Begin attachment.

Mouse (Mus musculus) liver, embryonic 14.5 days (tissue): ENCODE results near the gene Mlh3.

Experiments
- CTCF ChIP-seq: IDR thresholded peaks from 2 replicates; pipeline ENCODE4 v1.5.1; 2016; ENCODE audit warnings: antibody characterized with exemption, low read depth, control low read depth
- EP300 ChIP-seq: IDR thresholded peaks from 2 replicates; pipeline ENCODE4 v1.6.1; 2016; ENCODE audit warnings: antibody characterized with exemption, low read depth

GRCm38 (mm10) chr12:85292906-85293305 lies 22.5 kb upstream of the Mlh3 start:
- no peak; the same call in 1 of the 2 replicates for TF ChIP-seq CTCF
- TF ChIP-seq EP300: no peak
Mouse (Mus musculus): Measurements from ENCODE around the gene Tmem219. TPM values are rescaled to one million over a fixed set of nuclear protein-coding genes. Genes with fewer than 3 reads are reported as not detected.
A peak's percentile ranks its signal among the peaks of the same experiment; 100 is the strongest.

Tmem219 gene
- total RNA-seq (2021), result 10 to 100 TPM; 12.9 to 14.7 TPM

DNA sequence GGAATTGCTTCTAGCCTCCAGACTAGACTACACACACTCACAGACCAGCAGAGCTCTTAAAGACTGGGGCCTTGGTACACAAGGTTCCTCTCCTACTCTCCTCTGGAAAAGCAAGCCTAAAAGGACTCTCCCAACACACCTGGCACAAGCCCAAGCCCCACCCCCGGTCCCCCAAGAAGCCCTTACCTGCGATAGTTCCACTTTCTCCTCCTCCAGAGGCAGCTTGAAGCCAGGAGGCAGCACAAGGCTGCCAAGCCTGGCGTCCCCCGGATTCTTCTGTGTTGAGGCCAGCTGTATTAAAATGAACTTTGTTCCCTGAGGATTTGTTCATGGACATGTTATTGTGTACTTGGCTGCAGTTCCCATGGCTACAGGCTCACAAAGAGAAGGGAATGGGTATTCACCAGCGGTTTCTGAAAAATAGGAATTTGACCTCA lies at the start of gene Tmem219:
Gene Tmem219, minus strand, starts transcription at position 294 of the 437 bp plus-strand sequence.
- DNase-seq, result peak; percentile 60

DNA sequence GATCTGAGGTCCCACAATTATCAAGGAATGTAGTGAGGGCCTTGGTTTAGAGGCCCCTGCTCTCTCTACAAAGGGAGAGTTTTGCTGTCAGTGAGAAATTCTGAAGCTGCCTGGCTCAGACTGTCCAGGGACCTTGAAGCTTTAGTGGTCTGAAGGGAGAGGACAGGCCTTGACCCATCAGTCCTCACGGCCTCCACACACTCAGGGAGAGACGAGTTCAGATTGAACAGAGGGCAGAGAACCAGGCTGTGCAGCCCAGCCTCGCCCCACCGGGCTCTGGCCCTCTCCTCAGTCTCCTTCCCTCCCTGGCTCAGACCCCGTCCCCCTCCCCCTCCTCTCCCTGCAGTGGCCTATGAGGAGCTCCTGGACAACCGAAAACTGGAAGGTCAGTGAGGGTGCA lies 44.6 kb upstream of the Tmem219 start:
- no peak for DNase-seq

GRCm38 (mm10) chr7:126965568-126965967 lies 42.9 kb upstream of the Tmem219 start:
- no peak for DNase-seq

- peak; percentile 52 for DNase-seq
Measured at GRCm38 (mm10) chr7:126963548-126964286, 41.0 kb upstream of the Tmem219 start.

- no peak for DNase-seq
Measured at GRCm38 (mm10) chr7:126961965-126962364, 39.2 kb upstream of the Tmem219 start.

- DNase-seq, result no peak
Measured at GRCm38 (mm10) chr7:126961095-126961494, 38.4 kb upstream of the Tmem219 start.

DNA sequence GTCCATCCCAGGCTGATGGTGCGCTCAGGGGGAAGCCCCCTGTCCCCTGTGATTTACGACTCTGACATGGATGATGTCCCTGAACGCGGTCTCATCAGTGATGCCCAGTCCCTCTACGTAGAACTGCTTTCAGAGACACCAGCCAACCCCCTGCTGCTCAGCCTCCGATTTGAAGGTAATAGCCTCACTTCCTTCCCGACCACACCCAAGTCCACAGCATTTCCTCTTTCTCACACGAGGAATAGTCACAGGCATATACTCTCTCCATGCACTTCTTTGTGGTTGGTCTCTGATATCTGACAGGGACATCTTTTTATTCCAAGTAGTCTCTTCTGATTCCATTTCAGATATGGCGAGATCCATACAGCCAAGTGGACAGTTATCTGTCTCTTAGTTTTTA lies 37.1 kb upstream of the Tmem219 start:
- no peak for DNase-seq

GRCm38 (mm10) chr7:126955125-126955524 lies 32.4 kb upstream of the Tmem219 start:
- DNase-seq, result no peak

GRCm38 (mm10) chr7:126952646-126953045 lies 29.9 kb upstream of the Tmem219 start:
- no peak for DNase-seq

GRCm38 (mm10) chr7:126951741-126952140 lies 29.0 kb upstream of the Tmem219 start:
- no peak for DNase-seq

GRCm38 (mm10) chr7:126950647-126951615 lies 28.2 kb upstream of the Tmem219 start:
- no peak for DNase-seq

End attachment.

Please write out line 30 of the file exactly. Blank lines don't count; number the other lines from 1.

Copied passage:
- no peak for DNase-seq